The public has 30 days to comment on the proposed new policy. NIH could start funding projects as early as the start of 2017.

Copyright 2016 NPR. To see more, visit http://www.npr.org/.

AUDIE CORNISH, HOST:

Cows with human hearts, pigs with human kidneys, sheep with partially human brains - now, this is all still in the distant future, but some scientists want to use new genetic engineering techniques and human stem cells to take the first step and create embryos that are part human, part animal. The National Institutes of Health has held off on funding this kind of work because of the ethical issues it raises. Now NIH wants to lift the moratorium and move ahead. Here's NPR health correspondent Rob Stein. He broke that news today.

ROB STEIN, BYLINE: The first thing people usually ask me is, what? Why would anyone want to make embryos that are part human, part animal? Carrie Wolinetz, a top NIH scientist says there are some really good reasons.

CARRIE WOLINETZ: It's not something that scientists are doing merely because they can. They're doing it because it's critical to really help our understanding of some of the most terrible diseases that are facing real people.

STEIN: Terrible diseases like Alzheimer's, Parkinson's, diabetes. By letting these embryos develop into animals with human cells, tissues or even entire organs, scientists can study them to find new ways to prevent and treat many illnesses. They even hope that someday they could grow fully functioning human hearts, livers, kidneys and other organs in farm animals and save thousands of people who would otherwise die every year waiting for a transplant.

But the NIH knows this can sound very "Frankenstein," so the agency imposed a moratorium on funding any of this stuff about a year ago to figure out what to do.

WOLINETZ: We wanted to make sure before the research moved forward that we were prepared to take into account any special ethical considerations.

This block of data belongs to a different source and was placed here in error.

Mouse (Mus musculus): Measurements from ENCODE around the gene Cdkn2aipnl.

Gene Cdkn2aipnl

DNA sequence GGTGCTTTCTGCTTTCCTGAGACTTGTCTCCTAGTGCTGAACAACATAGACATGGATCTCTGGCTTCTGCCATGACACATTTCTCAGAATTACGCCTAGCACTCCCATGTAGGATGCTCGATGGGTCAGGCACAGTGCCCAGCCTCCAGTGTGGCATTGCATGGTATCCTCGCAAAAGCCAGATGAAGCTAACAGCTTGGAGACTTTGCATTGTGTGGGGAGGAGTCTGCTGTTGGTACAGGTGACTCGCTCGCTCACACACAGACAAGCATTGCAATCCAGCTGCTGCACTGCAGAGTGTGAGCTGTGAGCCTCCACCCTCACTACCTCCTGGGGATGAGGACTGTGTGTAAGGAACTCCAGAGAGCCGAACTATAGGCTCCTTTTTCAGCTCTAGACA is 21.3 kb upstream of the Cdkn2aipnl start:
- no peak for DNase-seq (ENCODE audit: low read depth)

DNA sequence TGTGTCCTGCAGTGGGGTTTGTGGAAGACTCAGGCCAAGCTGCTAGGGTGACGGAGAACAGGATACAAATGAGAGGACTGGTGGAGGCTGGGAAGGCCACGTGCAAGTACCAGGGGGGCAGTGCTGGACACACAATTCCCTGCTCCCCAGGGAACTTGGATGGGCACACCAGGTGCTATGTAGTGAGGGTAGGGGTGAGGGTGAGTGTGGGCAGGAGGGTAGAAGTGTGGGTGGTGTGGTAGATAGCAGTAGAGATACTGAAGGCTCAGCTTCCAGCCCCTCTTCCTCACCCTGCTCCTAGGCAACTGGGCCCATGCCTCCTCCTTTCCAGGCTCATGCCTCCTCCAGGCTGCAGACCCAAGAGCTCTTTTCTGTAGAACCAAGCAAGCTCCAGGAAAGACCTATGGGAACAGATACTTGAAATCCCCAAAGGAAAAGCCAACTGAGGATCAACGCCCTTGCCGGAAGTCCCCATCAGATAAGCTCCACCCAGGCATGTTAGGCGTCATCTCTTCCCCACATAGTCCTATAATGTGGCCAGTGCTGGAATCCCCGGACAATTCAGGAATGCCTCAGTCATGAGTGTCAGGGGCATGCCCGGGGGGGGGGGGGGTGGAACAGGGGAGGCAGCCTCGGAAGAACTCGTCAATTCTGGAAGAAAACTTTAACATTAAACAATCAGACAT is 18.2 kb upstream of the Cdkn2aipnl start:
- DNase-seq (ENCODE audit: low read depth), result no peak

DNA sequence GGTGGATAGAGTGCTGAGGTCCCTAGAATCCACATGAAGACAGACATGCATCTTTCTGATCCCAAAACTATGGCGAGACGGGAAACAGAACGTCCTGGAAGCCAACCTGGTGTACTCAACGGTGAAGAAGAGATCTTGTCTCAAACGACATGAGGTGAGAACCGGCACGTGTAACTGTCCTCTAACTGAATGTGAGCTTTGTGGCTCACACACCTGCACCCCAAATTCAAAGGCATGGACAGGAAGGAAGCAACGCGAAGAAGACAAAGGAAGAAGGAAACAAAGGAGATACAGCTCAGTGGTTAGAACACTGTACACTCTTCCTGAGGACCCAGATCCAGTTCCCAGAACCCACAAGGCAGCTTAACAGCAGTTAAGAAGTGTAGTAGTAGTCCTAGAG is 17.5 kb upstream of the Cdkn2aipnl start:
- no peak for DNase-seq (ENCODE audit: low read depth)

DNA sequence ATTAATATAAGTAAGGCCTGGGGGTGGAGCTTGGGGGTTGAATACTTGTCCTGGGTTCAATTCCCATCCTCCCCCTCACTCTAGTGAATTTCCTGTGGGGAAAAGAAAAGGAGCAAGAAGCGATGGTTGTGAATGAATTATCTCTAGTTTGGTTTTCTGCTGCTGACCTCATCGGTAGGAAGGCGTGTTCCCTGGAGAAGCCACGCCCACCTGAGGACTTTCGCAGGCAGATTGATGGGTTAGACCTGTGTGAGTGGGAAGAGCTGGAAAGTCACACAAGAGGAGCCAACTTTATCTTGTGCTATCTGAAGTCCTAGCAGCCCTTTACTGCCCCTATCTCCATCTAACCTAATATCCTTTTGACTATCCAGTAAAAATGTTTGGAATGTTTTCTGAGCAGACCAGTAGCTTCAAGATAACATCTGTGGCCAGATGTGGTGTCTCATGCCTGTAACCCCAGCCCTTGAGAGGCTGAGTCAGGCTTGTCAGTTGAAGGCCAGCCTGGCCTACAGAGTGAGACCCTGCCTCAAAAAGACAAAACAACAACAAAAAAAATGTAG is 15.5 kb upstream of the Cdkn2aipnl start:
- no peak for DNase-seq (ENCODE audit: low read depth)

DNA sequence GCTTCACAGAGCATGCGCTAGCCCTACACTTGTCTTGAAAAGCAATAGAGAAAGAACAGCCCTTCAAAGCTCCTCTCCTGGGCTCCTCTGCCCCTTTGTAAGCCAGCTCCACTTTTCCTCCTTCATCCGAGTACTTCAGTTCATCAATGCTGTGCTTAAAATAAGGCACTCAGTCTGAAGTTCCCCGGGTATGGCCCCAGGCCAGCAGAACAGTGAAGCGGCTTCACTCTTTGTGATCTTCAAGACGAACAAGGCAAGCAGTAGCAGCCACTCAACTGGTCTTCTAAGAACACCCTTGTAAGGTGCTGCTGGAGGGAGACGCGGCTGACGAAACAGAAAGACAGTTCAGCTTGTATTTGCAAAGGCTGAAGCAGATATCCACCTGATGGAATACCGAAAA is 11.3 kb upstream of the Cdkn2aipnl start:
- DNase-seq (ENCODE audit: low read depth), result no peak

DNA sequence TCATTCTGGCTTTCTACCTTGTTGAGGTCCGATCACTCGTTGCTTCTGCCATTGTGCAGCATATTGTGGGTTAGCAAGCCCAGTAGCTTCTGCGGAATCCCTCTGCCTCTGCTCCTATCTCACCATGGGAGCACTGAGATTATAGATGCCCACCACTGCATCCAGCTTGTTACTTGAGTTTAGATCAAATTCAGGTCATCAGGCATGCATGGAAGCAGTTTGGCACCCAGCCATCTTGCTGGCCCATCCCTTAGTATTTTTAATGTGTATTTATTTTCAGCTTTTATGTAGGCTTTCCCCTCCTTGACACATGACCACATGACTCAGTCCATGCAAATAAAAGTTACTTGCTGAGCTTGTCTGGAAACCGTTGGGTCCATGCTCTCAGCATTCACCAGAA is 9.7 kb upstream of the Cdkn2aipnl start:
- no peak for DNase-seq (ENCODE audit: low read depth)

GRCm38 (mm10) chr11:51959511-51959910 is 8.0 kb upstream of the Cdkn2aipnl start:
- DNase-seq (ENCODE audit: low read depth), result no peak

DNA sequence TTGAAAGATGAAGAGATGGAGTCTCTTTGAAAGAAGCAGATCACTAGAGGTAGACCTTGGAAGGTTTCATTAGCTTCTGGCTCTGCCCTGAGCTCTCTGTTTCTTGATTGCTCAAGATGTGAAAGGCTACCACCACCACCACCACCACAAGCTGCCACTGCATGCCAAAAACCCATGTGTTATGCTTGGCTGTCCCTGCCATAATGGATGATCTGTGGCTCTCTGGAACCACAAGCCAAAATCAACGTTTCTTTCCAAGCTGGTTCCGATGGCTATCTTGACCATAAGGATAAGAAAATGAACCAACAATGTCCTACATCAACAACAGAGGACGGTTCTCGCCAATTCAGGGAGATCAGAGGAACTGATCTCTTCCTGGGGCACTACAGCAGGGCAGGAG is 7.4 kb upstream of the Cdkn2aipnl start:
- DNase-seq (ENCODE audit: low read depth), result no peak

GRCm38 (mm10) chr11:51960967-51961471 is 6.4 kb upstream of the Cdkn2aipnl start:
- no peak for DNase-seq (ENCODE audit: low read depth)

STEIN: Like, how human can the animals be without blurring the line between humans and other species too much? Today the NIH announced a plan to lift that moratorium and greenlight these experiments. But there are a bunch of conditions.

Stay away from early embryos of monkeys, chimps and our other close relatives. Never let animals created from these embryos breed if they end up with human sperm and eggs, and make the scientists jump through extra hoops just to make sure they're not doing anything taboo, especially when it comes to making animals with brains that may be starting to become more human.

WOLINETZ: At the end of the day, we want to make sure that this research progresses because it's very important to our understanding of disease. It's important to our mission to improve human health. But we also want to make sure that there's an extra set of eyes on these projects because they do have this special ethical set of concerns associated with them.

STEIN: I talked to several scientists about the NIH's plan, and most of them are thrilled. Irving Weissman is at Stanford University.

IRVING WEISSMAN: If we can find out ways to understand and treat horrible, untreatable human diseases this way, then we should go forward cautiously.

STEIN: But there are critics who say it's just plain wrong. Stuart Newman's a developmental biologist at New York Medical College. He worries this could open up a Pandora's box - pigs with fully human brains, humans with animal brains that would be used for research or body parts. Who knows?

STUART NEWMAN: Science fiction writers might have imagined worlds like this, like "The Island of Doctor Moreau" or "Brave New World" and "Frankenstein." They've been speculations, but now they're becoming more real. And I think that we just can't say, well, if it's possible, then let's do it.

STEIN: The NIH says the new rules are designed to make sure nothing like that ever happens. The general public has 30 days to tell them what it thinks about all this, but the agency hopes to start funding experiments by early next year. Rob Stein, NPR News. Transcript provided by NPR, Copyright NPR.